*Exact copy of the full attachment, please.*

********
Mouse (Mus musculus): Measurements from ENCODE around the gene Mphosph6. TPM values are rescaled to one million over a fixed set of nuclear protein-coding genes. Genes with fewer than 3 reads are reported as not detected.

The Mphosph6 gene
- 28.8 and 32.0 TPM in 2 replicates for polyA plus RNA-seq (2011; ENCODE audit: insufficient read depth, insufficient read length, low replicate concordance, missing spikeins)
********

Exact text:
Mouse (Mus musculus): Measurements from ENCODE around the gene Mphosph6. TPM values are rescaled to one million over a fixed set of nuclear protein-coding genes. Genes with fewer than 3 reads are reported as not detected.

The Mphosph6 gene
- 28.8 and 32.0 TPM in 2 replicates for polyA plus RNA-seq (2011; ENCODE audit: insufficient read depth, insufficient read length, low replicate concordance, missing spikeins)